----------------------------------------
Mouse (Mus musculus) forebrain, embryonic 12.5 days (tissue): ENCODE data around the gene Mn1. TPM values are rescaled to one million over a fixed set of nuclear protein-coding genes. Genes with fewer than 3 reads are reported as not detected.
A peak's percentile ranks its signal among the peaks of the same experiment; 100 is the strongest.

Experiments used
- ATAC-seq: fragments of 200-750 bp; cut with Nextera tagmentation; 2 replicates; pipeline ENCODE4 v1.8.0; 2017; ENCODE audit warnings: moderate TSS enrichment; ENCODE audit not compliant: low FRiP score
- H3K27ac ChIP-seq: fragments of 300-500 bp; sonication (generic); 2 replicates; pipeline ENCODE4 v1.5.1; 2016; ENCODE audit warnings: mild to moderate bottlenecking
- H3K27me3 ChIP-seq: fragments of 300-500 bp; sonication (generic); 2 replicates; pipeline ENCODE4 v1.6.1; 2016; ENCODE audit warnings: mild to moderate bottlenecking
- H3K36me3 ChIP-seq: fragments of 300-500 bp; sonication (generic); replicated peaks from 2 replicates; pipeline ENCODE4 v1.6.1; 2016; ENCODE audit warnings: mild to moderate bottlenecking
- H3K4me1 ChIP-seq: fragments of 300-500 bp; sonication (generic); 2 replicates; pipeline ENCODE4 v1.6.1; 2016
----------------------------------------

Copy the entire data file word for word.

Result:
Mouse (Mus musculus) forebrain, embryonic 12.5 days (tissue): ENCODE data around the gene Mn1. TPM values are rescaled to one million over a fixed set of nuclear protein-coding genes. Genes with fewer than 3 reads are reported as not detected.
A peak's percentile ranks its signal among the peaks of the same experiment; 100 is the strongest.

Experiments used
- ATAC-seq: fragments of 200-750 bp; cut with Nextera tagmentation; 2 replicates; pipeline ENCODE4 v1.8.0; 2017; ENCODE audit warnings: moderate TSS enrichment; ENCODE audit not compliant: low FRiP score
- H3K27ac ChIP-seq: fragments of 300-500 bp; sonication (generic); 2 replicates; pipeline ENCODE4 v1.5.1; 2016; ENCODE audit warnings: mild to moderate bottlenecking
- H3K27me3 ChIP-seq: fragments of 300-500 bp; sonication (generic); 2 replicates; pipeline ENCODE4 v1.6.1; 2016; ENCODE audit warnings: mild to moderate bottlenecking
- H3K36me3 ChIP-seq: fragments of 300-500 bp; sonication (generic); replicated peaks from 2 replicates; pipeline ENCODE4 v1.6.1; 2016; ENCODE audit warnings: mild to moderate bottlenecking
- H3K4me1 ChIP-seq: fragments of 300-500 bp; sonication (generic); 2 replicates; pipeline ENCODE4 v1.6.1; 2016